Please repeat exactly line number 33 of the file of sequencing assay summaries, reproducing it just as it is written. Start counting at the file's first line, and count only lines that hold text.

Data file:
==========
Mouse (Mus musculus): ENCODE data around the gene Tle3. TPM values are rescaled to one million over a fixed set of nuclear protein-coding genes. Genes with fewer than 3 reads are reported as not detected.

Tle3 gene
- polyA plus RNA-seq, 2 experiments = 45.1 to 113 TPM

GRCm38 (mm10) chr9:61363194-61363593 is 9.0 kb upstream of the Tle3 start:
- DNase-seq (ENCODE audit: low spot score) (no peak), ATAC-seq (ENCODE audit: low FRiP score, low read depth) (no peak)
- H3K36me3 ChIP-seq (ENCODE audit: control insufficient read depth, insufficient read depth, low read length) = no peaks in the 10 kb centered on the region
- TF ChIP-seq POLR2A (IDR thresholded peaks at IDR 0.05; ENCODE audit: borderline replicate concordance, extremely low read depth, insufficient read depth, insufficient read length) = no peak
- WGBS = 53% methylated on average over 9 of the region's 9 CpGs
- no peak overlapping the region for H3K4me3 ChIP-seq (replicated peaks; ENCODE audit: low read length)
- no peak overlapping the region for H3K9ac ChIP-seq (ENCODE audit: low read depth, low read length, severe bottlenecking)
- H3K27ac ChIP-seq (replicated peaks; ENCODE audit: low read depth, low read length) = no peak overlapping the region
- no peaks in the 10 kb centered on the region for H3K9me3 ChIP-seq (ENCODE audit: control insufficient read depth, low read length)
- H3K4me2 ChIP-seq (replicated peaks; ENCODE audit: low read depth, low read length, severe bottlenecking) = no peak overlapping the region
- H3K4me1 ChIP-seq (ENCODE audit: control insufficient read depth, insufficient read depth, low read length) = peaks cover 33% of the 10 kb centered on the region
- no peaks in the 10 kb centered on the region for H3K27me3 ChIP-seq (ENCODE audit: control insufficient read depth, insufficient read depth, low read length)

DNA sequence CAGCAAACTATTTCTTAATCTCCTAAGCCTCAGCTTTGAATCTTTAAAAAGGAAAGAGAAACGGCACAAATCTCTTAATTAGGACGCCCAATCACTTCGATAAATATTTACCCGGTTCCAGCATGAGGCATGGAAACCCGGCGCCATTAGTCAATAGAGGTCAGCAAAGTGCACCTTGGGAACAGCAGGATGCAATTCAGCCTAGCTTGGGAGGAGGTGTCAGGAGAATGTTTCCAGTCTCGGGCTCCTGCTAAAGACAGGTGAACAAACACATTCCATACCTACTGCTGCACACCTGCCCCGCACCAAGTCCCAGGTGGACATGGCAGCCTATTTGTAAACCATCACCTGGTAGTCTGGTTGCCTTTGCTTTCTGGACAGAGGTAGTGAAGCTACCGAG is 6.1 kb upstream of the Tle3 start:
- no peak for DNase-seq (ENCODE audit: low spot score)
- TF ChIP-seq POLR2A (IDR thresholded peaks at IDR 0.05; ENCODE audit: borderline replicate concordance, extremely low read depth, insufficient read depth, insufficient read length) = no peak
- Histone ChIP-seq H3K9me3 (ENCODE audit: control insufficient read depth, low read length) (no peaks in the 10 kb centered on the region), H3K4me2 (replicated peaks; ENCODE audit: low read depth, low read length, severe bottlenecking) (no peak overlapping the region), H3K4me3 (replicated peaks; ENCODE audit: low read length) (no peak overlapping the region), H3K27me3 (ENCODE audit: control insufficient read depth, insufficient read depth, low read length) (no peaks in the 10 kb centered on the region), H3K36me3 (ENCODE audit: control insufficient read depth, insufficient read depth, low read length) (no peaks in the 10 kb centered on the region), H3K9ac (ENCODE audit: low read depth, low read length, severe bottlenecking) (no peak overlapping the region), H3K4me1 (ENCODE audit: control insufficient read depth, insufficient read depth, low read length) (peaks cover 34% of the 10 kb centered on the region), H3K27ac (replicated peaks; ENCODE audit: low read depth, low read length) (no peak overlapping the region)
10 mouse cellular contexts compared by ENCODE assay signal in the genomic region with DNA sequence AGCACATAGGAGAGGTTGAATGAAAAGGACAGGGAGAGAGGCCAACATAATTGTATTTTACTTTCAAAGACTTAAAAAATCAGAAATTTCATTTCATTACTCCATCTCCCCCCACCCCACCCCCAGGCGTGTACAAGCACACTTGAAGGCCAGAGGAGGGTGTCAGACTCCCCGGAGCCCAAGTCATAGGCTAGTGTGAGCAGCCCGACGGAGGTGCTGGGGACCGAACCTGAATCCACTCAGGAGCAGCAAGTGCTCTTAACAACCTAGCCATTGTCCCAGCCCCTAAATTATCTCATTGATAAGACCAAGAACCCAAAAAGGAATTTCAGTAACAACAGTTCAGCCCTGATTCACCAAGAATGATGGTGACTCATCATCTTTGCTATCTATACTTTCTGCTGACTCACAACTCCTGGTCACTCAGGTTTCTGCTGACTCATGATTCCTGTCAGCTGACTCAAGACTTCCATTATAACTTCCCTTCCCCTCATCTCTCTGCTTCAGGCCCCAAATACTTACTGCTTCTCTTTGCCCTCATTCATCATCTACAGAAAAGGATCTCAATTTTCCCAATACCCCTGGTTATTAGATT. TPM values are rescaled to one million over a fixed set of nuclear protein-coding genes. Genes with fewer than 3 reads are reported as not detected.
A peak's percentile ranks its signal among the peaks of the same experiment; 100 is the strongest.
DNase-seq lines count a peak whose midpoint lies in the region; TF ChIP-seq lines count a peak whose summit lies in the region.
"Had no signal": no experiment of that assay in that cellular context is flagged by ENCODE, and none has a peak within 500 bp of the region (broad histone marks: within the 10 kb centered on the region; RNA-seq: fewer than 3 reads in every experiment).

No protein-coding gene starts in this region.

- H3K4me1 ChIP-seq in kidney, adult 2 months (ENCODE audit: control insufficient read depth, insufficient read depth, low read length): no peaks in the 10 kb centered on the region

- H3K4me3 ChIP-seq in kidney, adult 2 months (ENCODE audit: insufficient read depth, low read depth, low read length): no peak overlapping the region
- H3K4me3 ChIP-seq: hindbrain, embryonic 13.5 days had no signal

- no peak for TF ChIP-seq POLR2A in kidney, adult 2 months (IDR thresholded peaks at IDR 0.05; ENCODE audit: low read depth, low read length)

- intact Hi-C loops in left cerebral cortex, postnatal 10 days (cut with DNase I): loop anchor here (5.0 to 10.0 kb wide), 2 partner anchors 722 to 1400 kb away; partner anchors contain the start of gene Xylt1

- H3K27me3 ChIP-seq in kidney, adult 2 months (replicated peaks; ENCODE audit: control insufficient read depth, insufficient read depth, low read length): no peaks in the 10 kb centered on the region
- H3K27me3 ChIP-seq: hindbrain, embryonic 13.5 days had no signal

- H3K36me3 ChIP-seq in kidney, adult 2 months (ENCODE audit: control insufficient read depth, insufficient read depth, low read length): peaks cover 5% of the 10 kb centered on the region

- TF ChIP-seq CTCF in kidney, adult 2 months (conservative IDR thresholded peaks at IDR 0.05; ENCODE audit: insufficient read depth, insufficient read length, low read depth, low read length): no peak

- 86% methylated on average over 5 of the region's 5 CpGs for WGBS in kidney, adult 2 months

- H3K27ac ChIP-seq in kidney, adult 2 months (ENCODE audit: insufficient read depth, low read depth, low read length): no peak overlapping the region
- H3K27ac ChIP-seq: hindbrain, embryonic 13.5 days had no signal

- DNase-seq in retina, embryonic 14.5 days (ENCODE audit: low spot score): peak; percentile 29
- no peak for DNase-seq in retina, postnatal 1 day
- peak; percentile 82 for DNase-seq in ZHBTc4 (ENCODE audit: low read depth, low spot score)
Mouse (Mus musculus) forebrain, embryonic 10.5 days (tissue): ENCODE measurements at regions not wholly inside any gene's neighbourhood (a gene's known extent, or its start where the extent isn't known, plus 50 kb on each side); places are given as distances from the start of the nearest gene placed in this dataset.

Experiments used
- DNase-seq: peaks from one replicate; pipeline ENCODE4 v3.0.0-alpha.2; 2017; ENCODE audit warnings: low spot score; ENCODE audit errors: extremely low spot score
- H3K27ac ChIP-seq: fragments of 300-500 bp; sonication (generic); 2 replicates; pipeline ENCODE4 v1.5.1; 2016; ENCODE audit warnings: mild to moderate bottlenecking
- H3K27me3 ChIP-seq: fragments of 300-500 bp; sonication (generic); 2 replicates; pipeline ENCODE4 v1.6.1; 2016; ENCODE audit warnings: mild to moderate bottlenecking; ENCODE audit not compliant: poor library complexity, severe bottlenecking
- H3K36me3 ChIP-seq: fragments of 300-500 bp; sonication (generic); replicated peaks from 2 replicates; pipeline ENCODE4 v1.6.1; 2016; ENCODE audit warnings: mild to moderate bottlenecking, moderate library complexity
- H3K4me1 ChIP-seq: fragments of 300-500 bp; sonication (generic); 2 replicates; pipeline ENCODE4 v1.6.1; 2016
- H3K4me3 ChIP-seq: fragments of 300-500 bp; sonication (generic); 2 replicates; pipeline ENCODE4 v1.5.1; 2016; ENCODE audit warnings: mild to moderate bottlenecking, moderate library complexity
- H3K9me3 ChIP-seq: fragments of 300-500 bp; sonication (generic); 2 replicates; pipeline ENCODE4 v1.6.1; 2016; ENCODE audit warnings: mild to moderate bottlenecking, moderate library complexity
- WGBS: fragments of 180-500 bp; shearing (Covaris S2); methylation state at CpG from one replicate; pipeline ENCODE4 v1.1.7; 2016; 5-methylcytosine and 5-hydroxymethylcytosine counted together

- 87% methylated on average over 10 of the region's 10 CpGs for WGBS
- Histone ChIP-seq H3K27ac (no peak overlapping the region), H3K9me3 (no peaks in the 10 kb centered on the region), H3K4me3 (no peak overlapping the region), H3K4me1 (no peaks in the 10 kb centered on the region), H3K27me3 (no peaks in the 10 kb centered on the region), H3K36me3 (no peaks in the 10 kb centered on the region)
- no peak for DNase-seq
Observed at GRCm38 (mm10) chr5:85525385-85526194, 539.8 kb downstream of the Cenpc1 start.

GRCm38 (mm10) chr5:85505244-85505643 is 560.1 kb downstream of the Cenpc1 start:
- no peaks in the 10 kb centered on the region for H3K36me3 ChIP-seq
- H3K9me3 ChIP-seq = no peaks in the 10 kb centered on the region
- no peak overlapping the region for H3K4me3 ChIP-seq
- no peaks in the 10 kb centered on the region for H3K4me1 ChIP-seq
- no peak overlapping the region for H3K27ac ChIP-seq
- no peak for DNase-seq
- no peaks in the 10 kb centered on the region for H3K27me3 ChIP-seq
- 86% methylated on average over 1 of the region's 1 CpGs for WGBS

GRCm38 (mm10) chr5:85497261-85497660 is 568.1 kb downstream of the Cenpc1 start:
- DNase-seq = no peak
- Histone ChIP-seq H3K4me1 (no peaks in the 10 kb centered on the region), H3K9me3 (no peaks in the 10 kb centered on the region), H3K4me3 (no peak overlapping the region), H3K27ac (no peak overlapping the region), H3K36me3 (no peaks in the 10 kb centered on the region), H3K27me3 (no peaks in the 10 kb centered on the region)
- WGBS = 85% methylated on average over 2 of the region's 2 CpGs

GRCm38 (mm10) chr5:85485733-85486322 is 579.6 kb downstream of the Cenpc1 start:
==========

- TF ChIP-seq CTCF in kidney, adult 2 months (conservative IDR thresholded peaks at IDR 0.05; ENCODE audit: insufficient read depth, insufficient read length, low read depth, low read length): no peak